Thanks to a program that fills the void between "band camp" and "instruments collecting dust," Worthington middle school students and band leaders gathered last week to learn five songs in just five days.

For the fifth year in a row, band directors from Kilbourne, McCord, Phoenix and Worthingway middle schools guided a weeklong teaching session for the Worthington Summer Band.

It provided a chance for more than 200 students to reacquaint themselves with their instruments during summer vacation.

Meg and Ryan Alexis, band directors at Kilbourne Middle School and McCord Middle School, respectively, have helped organize the Worthington Summer Band since its inception in 2014.

Ryan Alexis said band directors often find that students return to school without touching their instruments over the summer. The goal of the week is less about music mastery and more about students playing music with one another.

"Over the summertime, kids can have their instrument collect dust in the case and not play for a while," he said. "The whole idea is that it's a way to offer kids a chance to play their instrument together with their friends over the summer. It's a way to get them back together and review some concepts, but at the same time have fun playing music together."

The bands were separated into seventh- and eighth-grade groups. Each day, they practiced for about two hours – separated into 30-minute blocks – and learned five pieces of music over the five days.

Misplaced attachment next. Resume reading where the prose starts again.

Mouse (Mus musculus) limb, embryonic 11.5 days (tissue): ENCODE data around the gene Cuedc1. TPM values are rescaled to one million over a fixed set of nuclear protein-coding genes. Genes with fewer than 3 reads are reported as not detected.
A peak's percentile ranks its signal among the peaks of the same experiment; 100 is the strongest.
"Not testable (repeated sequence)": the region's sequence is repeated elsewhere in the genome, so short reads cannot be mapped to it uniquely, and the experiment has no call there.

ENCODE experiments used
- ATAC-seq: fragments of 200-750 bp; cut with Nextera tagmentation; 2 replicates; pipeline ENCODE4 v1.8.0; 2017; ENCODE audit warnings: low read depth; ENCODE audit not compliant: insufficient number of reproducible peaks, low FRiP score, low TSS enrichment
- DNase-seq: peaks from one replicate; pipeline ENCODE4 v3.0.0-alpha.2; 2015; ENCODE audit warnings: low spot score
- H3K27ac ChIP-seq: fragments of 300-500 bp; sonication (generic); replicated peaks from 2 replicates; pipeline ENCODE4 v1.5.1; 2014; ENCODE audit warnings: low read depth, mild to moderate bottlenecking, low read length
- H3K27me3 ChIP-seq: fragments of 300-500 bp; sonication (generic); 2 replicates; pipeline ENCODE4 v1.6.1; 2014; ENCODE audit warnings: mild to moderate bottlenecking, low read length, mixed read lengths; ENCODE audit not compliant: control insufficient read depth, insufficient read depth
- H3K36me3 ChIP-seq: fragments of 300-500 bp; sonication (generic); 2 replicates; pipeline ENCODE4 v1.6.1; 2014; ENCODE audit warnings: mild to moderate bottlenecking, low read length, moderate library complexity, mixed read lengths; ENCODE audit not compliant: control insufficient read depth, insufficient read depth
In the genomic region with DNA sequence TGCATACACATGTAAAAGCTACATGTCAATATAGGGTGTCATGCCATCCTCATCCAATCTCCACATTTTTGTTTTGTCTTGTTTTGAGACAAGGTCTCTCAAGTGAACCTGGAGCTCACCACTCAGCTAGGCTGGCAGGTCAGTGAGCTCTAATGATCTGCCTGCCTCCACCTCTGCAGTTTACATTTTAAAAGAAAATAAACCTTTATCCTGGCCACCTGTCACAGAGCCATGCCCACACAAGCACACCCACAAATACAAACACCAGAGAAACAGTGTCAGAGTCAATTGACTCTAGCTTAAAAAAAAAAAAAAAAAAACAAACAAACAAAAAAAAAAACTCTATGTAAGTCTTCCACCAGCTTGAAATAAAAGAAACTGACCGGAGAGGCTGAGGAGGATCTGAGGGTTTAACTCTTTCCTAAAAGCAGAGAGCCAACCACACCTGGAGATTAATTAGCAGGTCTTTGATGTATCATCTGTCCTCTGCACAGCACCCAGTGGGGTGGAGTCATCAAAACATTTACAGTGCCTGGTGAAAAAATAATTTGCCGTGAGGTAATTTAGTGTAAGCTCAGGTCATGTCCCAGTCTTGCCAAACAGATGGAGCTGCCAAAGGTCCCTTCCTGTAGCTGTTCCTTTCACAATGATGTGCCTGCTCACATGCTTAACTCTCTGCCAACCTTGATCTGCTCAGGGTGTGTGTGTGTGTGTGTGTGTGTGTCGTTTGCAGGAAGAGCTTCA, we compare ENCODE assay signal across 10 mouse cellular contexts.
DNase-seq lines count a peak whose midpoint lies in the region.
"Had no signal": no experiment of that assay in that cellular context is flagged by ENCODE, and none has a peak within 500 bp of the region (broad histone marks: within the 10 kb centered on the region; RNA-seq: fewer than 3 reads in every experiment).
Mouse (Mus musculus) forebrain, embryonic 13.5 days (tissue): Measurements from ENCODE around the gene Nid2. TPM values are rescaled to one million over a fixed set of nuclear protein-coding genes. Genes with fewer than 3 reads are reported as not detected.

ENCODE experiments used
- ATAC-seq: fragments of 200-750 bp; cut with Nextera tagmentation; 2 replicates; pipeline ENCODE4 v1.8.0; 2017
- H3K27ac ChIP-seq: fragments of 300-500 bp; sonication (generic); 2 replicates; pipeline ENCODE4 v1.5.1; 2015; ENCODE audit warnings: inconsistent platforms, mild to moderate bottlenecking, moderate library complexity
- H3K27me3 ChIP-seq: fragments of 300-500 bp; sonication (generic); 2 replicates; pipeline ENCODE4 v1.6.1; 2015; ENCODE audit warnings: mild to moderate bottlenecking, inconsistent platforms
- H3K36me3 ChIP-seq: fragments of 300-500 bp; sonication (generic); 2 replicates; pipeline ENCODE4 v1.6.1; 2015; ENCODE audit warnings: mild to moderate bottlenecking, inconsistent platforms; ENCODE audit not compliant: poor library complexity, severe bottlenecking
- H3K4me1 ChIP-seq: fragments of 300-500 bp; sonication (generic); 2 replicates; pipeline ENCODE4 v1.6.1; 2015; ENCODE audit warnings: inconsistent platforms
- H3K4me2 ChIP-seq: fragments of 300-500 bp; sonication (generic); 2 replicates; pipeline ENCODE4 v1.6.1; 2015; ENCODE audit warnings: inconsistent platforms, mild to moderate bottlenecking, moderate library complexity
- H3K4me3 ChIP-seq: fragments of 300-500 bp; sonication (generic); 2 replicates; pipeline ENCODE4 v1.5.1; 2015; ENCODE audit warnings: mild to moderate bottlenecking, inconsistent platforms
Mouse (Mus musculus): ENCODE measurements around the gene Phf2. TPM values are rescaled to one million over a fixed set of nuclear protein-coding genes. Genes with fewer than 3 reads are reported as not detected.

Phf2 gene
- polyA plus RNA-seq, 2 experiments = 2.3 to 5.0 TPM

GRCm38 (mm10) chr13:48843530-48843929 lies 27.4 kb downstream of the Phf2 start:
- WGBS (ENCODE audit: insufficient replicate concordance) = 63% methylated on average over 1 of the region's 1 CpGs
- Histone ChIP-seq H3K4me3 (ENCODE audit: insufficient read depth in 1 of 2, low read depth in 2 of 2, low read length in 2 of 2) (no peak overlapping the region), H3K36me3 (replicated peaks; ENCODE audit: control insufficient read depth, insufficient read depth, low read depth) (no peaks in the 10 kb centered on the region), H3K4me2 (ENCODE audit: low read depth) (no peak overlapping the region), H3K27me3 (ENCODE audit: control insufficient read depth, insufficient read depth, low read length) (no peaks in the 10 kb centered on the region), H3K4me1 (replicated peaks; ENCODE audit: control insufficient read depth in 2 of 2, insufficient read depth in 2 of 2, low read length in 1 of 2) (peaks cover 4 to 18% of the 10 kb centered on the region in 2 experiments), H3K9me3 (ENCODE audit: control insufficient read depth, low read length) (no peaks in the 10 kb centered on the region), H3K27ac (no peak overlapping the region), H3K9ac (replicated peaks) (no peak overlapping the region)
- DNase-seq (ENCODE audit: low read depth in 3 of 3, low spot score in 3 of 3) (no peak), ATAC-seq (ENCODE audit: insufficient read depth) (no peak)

On July 20, the week culminated in a performance at Thomas Worthington High School. The week also provides a less intense setting for students and band directors to interact with each other, Meg Alexis said. Leaders chose "fun" songs and even had a water-balloon fight, in which the band directors were "demolished."

"Being able to bond with students outside the school in a fun environment where can be a little more goofy and have some more fun ... is a special way to build that connection between students and teachers," Meg Alexis said.

But the lighthearted attitude doesn't mean organizers don't want the students to come away with something substantial.

On top of a week's worth of practice and a large performance, the July 20 showcase also featured Linda Landis, the lead trombonist of the Columbus Jazz Orchestra.

Landis performed solos along with the bands. Ryan Alexis said she was an important part of the week.

"Here's an example; here's someone who does this for a living," he said. "Maybe that can be an inspiration to (students) that they can do this for their whole life."

The event that began with fewer than 100 students and one band now includes well over 200 and multiple bands.

Meg Alexis said it has expanded in "a lot of ways," and she hopes the Worthington Summer Band can keep making a positive impact on students' summers.

"The ball just keeps rolling," she said. "It's getting bigger and bigger."

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